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Wednesday, March 04, 2015 

Drugs, sensationalism and paternalism.

I didn't watch Drugs Live, mainly for the reason that like most people my age I know fairly well how cannabis affects those who use it.  It doesn't instantly make you an utter prick, as say cocaine does, nor is it unpredictable in the way alcohol is.  I've also known people who've been smoking it for so long it has almost no effect on them whatsoever, or seemingly doesn't.  David Nutt then ranking hash, as opposed to skunk at the very bottom of his harm index doesn't come as a major surprise.

You can't though have a television programme in this day and age purely discussing the effects of drugs or even just how they impact on the brains of Mr and Mrs Average Punter, as that's boring and not going to get Twitter, err, blazing.  No, instead you must have Jennie Bond and Jon Snow (the other one) getting baked, purely for scientific reasons, of course.  I did happen to catch one moment when the former royal correspondent's "pleasure sections" of her brain lit up while listening to music after taking a good long pull, which was instantly declared as definitive proof that weed does make shit music sound better.  It reminded me and no doubt only me of the Monty Python Planet Algon sketch, or at least the presenting style did, so the more things change etc.

Any chance the programme had of being more than just a typical Channel 4 stunt, coming after the previous show on ecstasy and Mariella Frostrup asking couples who had just finished shagging in a box in the studio how it was for them was rendered all but academic in any case by the advance promotion.  Jon Snow declared he found being on skunk while in the MRI scanner to be more terrifying than when he'd been in war zones, to which one response is he should try it while in any smaller town's excuse for a nightclub.  Post-traumatic stress disorder would no doubt instantly descend.  Regardless of Snow's intentions, this was the cue for the likes of the Mail to declare that if someone as unflappable and worldly wise as Snow could be reduced to such a state, just what is it doing to the immature and less refined?

Coupled with the other new research into psychosis and use of high strength cannabis, the government was quick to declare it had no intention of changing the law, unless of course there's enough of an outcry to think about tightening it further.  What better time for of all people, Richard Branson to renew his call for the government to follow the example set by Portugal's decriminalising of possession, only this time joined by the man who's turned many of his own party to drink if not drugs, Nick Clegg?

Had Clegg been as explicit in his support for decriminalisation earlier in this parliament, as opposed to simply making noises in that general direction he might just have made something approaching a difference.  Leaving it this late invites cynicism that his conversion to the Portuguese model is less out of genuine belief it would reduce drug usage overall and help addicts and more about trying to retain some of the votes his party has lost.  To be fair, the Lib Dems have long called for a rethink on drugs and they did succeed in getting their comparative study published, even if it did little more than just reinforce what most already knew.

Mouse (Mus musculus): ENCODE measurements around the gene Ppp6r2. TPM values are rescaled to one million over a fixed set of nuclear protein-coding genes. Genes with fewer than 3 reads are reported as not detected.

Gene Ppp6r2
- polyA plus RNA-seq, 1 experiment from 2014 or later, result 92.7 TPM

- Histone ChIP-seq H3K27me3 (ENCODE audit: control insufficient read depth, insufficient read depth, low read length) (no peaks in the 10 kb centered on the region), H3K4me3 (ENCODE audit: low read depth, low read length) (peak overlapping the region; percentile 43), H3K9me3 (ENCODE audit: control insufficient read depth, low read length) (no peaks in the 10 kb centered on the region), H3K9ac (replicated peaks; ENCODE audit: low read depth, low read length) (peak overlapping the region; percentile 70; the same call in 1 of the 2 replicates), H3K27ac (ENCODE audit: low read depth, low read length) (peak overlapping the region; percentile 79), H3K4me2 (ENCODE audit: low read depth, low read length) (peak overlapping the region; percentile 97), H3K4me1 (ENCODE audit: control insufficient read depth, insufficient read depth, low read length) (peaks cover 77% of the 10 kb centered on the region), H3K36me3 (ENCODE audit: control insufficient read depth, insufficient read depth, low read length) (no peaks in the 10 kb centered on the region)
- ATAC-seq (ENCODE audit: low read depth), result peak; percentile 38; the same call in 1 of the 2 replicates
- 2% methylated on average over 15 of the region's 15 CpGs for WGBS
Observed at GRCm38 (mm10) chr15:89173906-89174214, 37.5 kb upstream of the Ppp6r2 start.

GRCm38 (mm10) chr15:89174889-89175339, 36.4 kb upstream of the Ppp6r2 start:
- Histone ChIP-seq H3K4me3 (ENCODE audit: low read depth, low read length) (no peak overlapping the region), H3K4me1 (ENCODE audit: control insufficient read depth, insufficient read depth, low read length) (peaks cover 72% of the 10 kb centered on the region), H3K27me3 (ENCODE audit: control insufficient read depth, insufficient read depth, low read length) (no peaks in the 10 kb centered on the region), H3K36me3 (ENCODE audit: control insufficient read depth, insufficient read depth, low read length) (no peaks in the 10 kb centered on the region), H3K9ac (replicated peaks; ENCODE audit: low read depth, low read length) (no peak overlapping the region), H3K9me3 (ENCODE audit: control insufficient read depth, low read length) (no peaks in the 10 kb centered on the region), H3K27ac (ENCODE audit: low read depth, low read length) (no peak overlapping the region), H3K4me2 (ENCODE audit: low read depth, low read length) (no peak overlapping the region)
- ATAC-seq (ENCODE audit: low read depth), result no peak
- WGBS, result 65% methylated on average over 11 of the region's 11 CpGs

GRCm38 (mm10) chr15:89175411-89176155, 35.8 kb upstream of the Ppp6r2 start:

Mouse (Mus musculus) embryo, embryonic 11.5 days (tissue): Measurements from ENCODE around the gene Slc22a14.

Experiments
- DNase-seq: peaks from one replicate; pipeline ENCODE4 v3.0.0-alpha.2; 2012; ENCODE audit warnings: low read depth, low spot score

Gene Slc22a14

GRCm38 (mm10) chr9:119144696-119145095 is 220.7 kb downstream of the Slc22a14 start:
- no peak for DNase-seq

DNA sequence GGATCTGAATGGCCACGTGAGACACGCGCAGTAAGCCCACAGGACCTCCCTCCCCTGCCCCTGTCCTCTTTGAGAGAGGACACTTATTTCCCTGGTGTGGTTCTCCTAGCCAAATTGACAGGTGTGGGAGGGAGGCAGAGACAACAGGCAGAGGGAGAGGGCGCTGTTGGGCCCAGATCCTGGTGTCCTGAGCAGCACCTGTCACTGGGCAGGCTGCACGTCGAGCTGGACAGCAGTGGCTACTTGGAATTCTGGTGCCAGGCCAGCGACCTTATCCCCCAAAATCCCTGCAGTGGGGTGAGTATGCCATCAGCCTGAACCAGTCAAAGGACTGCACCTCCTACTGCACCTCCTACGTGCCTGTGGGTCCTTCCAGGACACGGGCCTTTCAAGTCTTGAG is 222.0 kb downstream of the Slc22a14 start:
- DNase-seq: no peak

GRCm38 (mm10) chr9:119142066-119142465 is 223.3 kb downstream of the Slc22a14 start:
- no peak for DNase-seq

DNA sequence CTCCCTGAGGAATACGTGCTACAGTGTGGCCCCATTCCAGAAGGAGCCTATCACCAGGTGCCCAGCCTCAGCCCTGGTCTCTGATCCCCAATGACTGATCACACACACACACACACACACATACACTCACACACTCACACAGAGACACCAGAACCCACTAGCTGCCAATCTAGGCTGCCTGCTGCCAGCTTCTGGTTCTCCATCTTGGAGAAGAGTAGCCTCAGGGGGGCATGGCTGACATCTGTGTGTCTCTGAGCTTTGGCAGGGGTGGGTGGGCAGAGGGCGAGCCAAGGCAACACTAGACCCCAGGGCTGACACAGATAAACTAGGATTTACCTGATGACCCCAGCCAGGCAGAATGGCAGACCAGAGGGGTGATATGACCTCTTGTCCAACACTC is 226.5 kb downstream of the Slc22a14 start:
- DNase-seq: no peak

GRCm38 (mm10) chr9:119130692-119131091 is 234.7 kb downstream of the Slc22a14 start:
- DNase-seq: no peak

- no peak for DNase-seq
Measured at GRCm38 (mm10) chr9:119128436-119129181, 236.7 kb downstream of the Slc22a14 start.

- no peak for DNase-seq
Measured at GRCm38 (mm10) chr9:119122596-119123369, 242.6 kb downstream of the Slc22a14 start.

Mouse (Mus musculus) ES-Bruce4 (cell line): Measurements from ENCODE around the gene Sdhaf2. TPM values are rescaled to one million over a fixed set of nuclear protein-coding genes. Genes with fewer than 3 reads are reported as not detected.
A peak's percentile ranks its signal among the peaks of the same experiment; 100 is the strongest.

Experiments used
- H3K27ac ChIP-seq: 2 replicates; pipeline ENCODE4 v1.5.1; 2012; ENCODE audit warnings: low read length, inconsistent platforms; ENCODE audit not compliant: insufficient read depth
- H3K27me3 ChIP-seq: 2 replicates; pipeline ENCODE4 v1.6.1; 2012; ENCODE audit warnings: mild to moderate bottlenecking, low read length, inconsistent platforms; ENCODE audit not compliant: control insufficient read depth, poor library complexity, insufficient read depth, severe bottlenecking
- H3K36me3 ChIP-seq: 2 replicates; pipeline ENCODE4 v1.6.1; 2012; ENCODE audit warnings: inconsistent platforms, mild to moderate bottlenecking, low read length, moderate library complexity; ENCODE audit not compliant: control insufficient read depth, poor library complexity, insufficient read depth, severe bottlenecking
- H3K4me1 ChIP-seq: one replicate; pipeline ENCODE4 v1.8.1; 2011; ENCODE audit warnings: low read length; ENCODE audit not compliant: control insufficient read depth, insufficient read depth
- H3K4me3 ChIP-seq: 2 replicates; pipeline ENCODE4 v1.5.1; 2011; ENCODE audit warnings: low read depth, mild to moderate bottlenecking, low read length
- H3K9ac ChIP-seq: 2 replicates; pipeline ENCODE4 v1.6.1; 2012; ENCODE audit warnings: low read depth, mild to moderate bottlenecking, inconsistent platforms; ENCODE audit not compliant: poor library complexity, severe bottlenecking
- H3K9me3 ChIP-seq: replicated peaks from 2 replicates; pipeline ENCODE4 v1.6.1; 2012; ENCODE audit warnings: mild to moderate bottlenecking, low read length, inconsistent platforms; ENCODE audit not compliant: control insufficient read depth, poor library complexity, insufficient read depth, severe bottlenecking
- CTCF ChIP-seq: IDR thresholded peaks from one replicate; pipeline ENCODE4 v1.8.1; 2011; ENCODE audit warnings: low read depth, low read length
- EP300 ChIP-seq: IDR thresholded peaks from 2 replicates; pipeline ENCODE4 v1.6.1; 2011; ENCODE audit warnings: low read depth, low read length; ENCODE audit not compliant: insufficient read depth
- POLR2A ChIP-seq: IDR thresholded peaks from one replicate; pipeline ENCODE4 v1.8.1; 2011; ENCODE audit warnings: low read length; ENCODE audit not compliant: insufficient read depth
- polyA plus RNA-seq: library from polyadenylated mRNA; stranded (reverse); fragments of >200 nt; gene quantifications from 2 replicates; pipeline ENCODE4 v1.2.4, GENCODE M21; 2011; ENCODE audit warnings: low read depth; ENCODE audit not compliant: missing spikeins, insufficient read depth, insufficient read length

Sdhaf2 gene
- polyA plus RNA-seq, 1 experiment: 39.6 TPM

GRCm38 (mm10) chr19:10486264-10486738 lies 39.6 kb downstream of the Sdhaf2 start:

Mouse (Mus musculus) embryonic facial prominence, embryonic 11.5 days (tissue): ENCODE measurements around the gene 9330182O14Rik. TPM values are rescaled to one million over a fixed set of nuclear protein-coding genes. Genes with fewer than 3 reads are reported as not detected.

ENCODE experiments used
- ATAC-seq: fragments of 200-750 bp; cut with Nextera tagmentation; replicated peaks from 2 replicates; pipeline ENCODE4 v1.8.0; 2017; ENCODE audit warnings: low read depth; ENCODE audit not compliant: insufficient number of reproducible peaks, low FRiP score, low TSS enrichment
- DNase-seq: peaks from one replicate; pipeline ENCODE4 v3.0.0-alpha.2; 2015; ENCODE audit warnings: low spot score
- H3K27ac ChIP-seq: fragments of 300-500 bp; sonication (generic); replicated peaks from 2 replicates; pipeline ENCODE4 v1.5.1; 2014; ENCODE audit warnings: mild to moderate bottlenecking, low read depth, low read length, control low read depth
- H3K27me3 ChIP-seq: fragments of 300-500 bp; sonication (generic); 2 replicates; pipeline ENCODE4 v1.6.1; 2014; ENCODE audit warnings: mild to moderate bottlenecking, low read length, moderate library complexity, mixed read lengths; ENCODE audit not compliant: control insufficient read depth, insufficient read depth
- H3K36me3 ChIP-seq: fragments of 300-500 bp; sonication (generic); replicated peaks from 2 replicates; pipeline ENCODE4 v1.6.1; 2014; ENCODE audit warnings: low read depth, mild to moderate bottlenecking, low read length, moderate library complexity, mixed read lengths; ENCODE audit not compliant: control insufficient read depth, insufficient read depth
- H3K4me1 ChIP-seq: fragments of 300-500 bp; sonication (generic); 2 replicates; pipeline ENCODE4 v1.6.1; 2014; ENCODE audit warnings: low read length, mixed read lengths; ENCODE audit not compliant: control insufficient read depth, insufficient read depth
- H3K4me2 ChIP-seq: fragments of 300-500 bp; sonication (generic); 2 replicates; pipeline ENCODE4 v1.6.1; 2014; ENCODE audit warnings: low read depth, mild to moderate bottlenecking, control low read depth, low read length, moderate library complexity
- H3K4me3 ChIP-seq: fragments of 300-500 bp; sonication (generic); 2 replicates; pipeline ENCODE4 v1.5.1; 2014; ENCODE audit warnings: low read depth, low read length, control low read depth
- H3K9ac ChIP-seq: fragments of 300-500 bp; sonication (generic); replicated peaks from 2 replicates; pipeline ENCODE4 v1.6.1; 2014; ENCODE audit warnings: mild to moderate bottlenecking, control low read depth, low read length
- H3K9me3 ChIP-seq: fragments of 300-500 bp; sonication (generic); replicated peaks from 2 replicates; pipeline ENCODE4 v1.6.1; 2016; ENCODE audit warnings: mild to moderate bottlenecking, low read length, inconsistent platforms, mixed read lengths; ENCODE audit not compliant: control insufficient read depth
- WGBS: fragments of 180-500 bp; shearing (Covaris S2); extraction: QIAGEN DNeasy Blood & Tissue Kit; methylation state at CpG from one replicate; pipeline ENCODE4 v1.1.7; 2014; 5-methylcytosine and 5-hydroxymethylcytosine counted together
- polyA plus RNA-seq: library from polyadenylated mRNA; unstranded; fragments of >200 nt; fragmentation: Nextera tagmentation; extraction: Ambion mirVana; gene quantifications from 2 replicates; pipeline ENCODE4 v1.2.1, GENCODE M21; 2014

We also shouldn't get carried away, just as it was advisable not to after said report.  Branson and Clegg write that as well as remaining illegal drugs should also remain "socially unacceptable", to which the obvious response is why?  Why should it be socially acceptable, even felt to be obligatory in some circumstances to drink fermented vegetables and fruits but not smoke or chew the extracts of a plant, when the effects are often far less damaging?  Why should it be unthinkable that MDMA could ever be legal, when the real danger from "ecstasy" is from adulteration, or when the supplied pill or powder doesn't contain MDMA at all?  Why should someone be arrested for possession of small amounts of cannabis or any other number of drugs we know to pose a low risk and cause little overall harm, let alone then sent for treatment or assessment for a problem the vast majority won't have?  Surely If we're looking towards any model it ought to be the American one, where the effective legalisation of cannabis has taken the trade almost wholly out of the hands of organised crime.  This isn't to deny there will always be problem users, addicts and the potential for harm beyond that measured on a scale, but we have the worst of all worlds at the moment.

The answer to all the above is not just that we have a sensationalist approach to drugs and the harm they can cause, hence why journalists can be felt responsible enough to take them and tell us plebs what it's like, just as The Day Today satirised years ago, but we also have doctors who believe smoking should be banned in parks and squares.  When smoking is to be made socially unacceptable, regardless of your personal view on it, and my own isn't favourable, what chance is there of making any progress on drugs that are illegal but we know to be less harmful?

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